4.7 Effects on ability to drive and use machines

Brymont may cause fatigue and/or drowsiness, which may impair the ability to drive or operate machinery. Brymont may cause blurred and/or abnormal vision, which may impair the ability to drive or to use machinery, especially at night or in reduced lighting. The patient should wait until these symptoms have cleared before driving or using machinery.

4.8 Undesirable effects

Paediatric population

In a 3-month, phase 3 study in children aged 2-7 years with glaucoma, inadequately controlled by beta-blockers, a high prevalence of somnolence (55%) was reported with brimonidine as adjunctive treatment. In 8% of children, this was severe and led to discontinuation of treatment in 13%. The incidence of somnolence decreased with increasing age, being least in the 7-year-old age group (25%), but was more affected by weight, occurring more frequently in those children weighing ^ 20 kg (63%) compared to those weighing >20 kg (25%) (see section 4.4).

The most commonly reported ADRs are oral dryness, ocular hyperaemia and burning/stinging, all occurring in 22 to 25% of patients. They are usually transient and not commonly of a severity requiring discontinuation of treatment.

Symptoms of ocular allergic reactions occurred in 12.7% of subjects (causing withdrawal in 11.5% of subjects) in clinical trials with the onset between 3 and 9 months in the majority of patients.

Within each frequency grouping, undesirable effects are presented in order of decreasing seriousness. The following terminologies have been used in order to classify the occurrence of undesirable effects: Very Common ( ^ 1/10); Common ( ^ 1/100 to <1/10); Uncommon ( ^ 1/1,000 to <1/100); Rare ( ^ 1/10,000 to <1/1,000); Very rare (<1/10,000), not known (cannot be estimated from the available data).

Cardiac disorders

Uncommon: palpitations/arrhythmias (including bradycardia and tachycardia)

Nervous system disorders

Very common: headache, drowsiness Common: dizziness, abnormal taste Very rare: syncope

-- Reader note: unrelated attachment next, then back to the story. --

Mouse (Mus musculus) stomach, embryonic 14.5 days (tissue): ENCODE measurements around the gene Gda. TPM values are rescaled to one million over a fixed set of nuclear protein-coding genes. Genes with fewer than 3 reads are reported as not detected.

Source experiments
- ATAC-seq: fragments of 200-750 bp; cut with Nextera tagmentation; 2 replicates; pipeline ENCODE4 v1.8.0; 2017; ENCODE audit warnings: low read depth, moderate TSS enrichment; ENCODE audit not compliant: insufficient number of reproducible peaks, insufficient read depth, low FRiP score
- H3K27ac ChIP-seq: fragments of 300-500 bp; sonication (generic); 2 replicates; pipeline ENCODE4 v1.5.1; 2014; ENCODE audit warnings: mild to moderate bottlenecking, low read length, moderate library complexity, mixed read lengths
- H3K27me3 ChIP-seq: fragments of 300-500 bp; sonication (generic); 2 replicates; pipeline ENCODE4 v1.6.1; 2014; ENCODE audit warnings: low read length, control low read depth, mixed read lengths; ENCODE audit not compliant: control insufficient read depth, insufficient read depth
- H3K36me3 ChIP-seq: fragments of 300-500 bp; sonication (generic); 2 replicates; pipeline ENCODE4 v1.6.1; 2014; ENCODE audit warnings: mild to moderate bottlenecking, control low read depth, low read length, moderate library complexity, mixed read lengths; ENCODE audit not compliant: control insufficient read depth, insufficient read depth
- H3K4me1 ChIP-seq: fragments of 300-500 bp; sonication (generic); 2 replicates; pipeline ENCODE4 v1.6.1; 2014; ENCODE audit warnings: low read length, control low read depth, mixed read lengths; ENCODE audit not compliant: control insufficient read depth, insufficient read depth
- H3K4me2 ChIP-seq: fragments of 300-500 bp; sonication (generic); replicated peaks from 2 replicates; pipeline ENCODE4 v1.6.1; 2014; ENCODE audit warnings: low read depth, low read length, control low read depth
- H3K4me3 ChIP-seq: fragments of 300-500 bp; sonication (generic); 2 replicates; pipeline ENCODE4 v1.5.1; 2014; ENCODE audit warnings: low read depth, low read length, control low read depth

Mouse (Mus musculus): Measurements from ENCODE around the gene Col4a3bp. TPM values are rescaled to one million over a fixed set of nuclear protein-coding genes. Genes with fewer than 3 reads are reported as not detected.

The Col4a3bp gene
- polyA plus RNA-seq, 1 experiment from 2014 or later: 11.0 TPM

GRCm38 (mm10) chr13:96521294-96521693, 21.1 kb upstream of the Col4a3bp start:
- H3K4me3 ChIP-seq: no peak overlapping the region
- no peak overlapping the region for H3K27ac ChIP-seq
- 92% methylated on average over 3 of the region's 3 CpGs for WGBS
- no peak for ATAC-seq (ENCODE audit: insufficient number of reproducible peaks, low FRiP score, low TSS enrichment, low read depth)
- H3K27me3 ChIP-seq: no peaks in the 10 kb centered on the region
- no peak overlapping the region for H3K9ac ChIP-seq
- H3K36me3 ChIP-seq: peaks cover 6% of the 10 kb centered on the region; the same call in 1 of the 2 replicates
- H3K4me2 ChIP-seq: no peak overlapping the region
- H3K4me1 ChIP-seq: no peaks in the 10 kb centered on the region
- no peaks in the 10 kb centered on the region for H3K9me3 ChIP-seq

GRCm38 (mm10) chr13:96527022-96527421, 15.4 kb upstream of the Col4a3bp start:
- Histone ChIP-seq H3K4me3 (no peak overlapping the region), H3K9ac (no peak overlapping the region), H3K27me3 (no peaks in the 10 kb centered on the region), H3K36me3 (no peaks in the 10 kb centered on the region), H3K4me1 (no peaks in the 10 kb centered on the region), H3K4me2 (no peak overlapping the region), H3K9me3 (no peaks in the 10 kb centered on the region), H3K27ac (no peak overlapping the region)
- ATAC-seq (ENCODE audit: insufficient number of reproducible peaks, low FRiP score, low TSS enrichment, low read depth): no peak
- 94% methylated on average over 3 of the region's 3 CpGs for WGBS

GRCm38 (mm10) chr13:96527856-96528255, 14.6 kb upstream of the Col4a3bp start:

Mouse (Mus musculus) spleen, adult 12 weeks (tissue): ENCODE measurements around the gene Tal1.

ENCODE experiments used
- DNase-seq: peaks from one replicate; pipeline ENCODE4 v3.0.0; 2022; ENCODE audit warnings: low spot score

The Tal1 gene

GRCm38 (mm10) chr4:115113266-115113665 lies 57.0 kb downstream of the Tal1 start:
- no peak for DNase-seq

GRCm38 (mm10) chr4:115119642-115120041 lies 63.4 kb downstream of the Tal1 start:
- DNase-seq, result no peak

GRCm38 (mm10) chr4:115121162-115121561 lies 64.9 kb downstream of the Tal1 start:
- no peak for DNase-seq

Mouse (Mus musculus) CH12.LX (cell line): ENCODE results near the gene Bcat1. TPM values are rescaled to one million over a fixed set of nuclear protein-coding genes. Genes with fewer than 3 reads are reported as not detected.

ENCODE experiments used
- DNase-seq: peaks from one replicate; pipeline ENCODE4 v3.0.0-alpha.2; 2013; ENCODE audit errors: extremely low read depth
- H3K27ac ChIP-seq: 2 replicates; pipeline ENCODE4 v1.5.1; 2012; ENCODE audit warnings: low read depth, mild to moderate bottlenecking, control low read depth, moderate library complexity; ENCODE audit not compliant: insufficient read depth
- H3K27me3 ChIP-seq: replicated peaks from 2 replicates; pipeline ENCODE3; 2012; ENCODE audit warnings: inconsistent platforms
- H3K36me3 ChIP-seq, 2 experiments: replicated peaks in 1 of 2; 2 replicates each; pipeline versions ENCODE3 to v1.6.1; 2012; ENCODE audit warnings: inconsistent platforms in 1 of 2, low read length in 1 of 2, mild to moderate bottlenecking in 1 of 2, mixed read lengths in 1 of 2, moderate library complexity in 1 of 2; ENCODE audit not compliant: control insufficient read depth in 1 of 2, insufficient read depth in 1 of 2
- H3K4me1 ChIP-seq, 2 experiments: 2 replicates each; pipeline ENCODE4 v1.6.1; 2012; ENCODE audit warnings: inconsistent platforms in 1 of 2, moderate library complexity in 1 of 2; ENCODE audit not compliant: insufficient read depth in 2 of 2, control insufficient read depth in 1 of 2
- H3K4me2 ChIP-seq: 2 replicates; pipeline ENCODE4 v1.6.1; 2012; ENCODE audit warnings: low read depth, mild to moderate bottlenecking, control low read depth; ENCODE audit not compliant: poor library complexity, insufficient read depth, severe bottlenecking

Eye disorders

Very common:

-    ocular irritation including allergic reactions (hyperaemia, burning and stinging, pruritus, foreign body sensation, conjunctival follicles)

-    blurred vision Common:

-    local irritation (eyelid hyperaemia and oedema, blepharitis, conjunctival oedema and discharge, ocular pain and tearing)

-    photophobia

-    corneal erosion and staining

-    ocular dryness

-    conjunctival blanching

-    abnormal vision

-    conjunctivitis Very rare:

-    iritis (anterior uveitis)

-    miosis

Respiratory, thoracic and mediastinal disorders

Common: upper respiratory symptoms Uncommon: nasal dryness Rare: dyspnoea

Gastrointestinal disorders

Very common: oral dryness Common: gastrointestinal symptoms

Vascular disorders

Very rare: hypertension, hypotension

General disorders and administration site conditions

Very common: fatigue Common: asthenia

Immune system disorders

Uncommon: systemic allergic reactions

Psychiatric disorders

Uncommon: depression Very rare: insomnia

In cases where brimonidine has been used as part of the medical treatment of congenital glaucoma, symptoms of brimonidine overdose such as loss of consciousness, hypotension, hypotonia, bradycardia, hypothermia, cyanosis and apnoea have been reported in neonates and infants receiving brimonidine (see section 4.3).

Reporting of suspected adverse reactions

Reporting suspected adverse reactions after authorisation of the medicinal product is important. It allows continued monitoring of the benefit/risk balance of the medicinal product. Healthcare professionals are asked to report any suspected adverse reactions via the Yellow Card Scheme website:

4.9 Overdose

Ophthalmic overdose Paediatric population

Symptoms of brimonidine overdose (including loss of consciousness, hypotension, hypotonia, bradycardia, hypothermia, cyanosis and apnoea) have been reported in neonates and infants receiving as part of medical treatment of congenital glaucoma.

There is no experience in adults with the unlikely case of an overdosage via the ophthalmic route.

Systemic overdose resulting from accidental ingestion:

Paediatric population

Reports of serious adverse effects following inadvertent ingestion of brimonidine by paediatric subjects have been published or reported to Allergan. The subjects experienced symptoms of CNS depression, typically temporary coma or low level of consciousness, hypotonia, bradycardia, hypothermia and apnoea, and required admission to intensive care with intubation if indicated. All subjects were reported to have made a full recovery, usually within 6-24 hours.

Two cases of adverse effects following inadvertent ingestion of 9-10 drops of brimonidine by adult subjects have been received. The subjects experienced a hypotensive episode, followed in one instance by rebound hypertension approximately 8 hours after ingestion. Both subjects were reported to have made a full recovery within 24 hours. No adverse effects were noted in a third subject who also ingested an unknown amount of Brymont orally.

Oral overdoses of other alpha-2-agonists have been reported to cause symptoms such as hypotension, asthenia, vomiting, lethargy, sedation, bradycardia, arrhythmias, miosis, apnoea, hypotonia, hypothermia, respiratory depression and seizure.